Published on in CHOP News
Most members from Children’s Hospital of Philadelphia’s Division of Orthopaedics recently presented several key studies at the Pediatric Orthopaedic Society of North America (POSNA) Annual Meeting, which was held in May in Austin, Texas. POSNA is made up of more than 1,200 pediatric orthopaedic surgeons and other medical professionals dedicated to children's musculoskeletal health.
More than 800 scientific abstracts were submitted for inclusion in 2018, and CHOP's papers and thought leaders were prominently featured throughout the course of the meeting.
"This year, the POSNA meeting showcased CHOP's huge contribution to the field of pediatric orthopaedics," said Dr. Flynn, Chief of the Division of Orthopaedics. "It also gave us the opportunity to feature the many rising stars who are poised to take the lead in the field in the years ahead."
Two papers from CHOP's team were selected in the Best Clinical Paper section of the meeting.
Dr. Apurva Shah's paper focused on opioid use after supracondylar fractures. Shah and his colleagues found that patients reported using less than 25 percent of prescribed opioid medication, suggesting that these drugs may have been overprescribed for these types of injuries.
Dr. Flynn and his colleagues showed that creating a dedicated team and standardizing their approach to posterior spinal fusion for scoliosis achieved a large reduction in the time spent in the operating room, even routinely completing two such procedures with the same team without exceeding the standard block time.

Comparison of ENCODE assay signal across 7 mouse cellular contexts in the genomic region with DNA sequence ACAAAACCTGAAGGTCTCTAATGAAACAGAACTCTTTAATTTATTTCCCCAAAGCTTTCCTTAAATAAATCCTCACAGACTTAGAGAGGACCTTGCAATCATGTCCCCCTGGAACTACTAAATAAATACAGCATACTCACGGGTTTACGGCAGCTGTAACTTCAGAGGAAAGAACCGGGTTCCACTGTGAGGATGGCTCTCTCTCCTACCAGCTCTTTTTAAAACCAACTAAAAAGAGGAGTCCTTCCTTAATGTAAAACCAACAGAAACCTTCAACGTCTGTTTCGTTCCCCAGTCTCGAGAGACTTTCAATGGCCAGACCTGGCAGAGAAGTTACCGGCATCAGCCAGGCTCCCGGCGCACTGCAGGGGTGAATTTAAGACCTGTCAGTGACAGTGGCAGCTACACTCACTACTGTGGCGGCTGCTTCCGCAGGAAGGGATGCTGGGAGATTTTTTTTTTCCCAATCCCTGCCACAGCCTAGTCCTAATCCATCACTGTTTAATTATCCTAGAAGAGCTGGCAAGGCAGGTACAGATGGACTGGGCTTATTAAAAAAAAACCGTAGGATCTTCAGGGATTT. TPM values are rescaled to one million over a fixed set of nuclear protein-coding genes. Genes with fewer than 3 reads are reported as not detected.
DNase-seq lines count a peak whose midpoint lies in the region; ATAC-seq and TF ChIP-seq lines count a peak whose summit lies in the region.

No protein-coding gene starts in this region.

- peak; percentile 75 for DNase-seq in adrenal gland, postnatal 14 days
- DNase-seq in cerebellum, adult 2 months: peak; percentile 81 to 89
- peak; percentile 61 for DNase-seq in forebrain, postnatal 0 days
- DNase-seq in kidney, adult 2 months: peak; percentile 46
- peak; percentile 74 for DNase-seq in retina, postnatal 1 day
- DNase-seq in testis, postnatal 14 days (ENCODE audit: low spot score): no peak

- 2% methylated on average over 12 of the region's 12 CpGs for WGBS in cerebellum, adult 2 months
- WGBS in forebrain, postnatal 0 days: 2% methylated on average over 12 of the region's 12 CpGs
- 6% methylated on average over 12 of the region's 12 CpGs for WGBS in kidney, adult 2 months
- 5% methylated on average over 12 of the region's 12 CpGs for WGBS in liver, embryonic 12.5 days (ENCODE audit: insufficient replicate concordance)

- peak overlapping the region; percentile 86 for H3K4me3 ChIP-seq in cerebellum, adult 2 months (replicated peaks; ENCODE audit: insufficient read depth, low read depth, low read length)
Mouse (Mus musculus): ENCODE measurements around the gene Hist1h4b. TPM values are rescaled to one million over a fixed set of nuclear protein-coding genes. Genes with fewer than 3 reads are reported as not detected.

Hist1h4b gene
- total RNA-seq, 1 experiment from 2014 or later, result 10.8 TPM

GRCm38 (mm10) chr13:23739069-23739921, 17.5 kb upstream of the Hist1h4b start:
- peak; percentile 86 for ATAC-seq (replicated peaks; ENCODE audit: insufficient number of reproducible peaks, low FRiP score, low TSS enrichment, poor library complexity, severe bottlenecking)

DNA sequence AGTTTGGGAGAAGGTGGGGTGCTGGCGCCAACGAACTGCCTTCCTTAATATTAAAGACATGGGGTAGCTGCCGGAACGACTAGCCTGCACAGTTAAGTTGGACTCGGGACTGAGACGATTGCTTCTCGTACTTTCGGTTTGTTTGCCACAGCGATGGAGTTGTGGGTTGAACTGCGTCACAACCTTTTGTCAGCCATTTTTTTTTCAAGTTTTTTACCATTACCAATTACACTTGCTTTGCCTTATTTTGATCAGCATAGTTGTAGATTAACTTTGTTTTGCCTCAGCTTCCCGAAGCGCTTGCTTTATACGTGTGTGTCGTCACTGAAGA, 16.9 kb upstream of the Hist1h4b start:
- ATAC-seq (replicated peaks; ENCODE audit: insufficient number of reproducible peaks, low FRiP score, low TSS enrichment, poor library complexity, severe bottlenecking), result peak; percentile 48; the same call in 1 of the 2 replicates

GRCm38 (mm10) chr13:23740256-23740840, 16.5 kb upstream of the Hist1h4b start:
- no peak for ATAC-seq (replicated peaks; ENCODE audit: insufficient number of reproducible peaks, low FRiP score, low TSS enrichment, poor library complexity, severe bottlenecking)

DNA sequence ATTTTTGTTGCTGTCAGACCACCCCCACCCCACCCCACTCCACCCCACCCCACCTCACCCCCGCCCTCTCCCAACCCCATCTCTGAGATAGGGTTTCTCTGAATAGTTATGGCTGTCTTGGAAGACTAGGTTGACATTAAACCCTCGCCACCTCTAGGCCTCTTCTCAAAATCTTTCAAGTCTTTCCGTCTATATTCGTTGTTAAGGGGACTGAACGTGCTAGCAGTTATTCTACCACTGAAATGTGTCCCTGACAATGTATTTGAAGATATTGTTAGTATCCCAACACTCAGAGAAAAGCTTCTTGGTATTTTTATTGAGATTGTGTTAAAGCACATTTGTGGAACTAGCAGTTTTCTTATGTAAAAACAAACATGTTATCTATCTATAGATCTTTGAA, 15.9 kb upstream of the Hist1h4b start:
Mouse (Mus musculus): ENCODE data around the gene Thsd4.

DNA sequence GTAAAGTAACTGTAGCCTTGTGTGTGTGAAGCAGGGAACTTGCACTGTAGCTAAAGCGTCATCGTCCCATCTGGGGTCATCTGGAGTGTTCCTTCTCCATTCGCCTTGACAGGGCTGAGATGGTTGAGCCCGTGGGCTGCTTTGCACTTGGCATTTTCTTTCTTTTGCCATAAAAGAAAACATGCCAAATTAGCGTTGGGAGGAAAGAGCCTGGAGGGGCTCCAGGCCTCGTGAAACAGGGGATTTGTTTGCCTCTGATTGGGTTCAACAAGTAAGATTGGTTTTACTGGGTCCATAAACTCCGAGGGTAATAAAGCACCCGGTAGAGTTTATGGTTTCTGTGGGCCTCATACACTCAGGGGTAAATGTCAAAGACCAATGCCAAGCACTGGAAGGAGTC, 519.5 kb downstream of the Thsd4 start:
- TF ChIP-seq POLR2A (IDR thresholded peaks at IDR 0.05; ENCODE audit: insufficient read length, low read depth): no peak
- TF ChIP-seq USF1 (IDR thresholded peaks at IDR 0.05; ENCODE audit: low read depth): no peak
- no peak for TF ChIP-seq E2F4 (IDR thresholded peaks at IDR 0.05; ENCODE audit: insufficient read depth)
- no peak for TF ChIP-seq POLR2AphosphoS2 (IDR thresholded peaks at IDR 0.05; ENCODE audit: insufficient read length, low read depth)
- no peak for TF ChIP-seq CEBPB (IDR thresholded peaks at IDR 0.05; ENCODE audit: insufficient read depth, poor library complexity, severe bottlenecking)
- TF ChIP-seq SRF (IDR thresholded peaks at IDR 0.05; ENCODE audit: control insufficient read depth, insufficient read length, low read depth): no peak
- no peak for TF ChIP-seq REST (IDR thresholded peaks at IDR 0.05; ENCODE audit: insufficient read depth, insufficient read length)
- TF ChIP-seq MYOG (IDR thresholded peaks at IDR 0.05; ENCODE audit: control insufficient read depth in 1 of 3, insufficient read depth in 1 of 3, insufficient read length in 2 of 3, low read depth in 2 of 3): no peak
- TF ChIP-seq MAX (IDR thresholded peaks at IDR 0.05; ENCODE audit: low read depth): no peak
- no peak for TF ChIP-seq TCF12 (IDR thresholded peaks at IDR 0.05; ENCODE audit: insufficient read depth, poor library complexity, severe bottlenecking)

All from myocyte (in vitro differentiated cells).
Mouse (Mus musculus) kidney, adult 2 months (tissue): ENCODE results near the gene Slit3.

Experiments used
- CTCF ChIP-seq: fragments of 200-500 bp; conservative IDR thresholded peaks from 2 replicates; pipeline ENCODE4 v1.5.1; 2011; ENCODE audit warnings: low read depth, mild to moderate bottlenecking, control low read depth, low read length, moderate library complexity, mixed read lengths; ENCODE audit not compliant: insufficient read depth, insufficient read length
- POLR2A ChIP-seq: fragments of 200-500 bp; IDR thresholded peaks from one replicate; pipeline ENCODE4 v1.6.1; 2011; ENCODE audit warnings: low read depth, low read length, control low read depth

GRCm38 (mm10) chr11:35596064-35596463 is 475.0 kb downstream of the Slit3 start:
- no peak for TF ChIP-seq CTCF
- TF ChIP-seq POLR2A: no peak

Additionally, Dr. Flynn and former CHOP Benjamin Fox Orthopaedic Research Scholar Award fellow Taylor Jackson shared the distinction of Best Quality Safety Value Paper at the meeting. They demonstrated that a simple change in hand positioning for low-dose stereoradiography allows clinicians to simultaneously assess spinal deformity and skeletal maturity, saving time and money while exposing the child to less radiation.
Dr. Wudbhav N. Sankar, Director of the Young Adult Hip Preservation Program, was the pre-course chair. His course about the value of data on which orthopaedic surgeons base their research touched on several controversies in the treatment of sports-related injuries, spine and limb deformities and other areas of interest.
A special session dedicated to evidence-based medicine was led by Dr. Theodore Ganley, Director of CHOP’s Sports Medicine and Performance Center, and other CHOP experts were featured as speakers and moderators throughout the meeting.
In an effort to develop consensus-based guidelines for atlanto-axial instability in children with Down syndrome, Dr. Patrick Cahill and Benjamin Fox Orthopaedic Research Scholar Award fellow Jigar Gandhi held a multidisciplinary session at POSNA. Several leading experts in the field including orthopaedic surgeons, neurosurgeons, emergency medicine physicians and physician assistants participated in repeated rounds of voting for determining consensus through the modified-Delphi method. This particular method has been utilized successfully in healthcare setting as a reliable means of building consensus for a clinical problem when there is little or no definitive evidence is available on the topic.
Contact: Ashley Moore, The Children’s Hospital of Philadelphia, 267-426-6071 or firstname.lastname@example.org